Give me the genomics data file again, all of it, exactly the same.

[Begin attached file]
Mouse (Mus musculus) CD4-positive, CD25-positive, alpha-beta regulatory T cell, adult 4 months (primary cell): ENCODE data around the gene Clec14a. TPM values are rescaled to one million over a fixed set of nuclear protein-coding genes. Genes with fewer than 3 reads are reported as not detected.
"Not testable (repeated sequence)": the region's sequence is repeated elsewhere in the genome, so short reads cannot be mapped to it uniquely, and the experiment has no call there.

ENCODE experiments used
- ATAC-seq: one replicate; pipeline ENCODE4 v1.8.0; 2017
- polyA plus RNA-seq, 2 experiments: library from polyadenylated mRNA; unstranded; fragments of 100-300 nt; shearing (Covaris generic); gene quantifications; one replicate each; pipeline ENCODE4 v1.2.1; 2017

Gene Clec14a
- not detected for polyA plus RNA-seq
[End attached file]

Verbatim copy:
Mouse (Mus musculus) CD4-positive, CD25-positive, alpha-beta regulatory T cell, adult 4 months (primary cell): ENCODE data around the gene Clec14a. TPM values are rescaled to one million over a fixed set of nuclear protein-coding genes. Genes with fewer than 3 reads are reported as not detected.
"Not testable (repeated sequence)": the region's sequence is repeated elsewhere in the genome, so short reads cannot be mapped to it uniquely, and the experiment has no call there.

ENCODE experiments used
- ATAC-seq: one replicate; pipeline ENCODE4 v1.8.0; 2017
- polyA plus RNA-seq, 2 experiments: library from polyadenylated mRNA; unstranded; fragments of 100-300 nt; shearing (Covaris generic); gene quantifications; one replicate each; pipeline ENCODE4 v1.2.1; 2017

Gene Clec14a
- not detected for polyA plus RNA-seq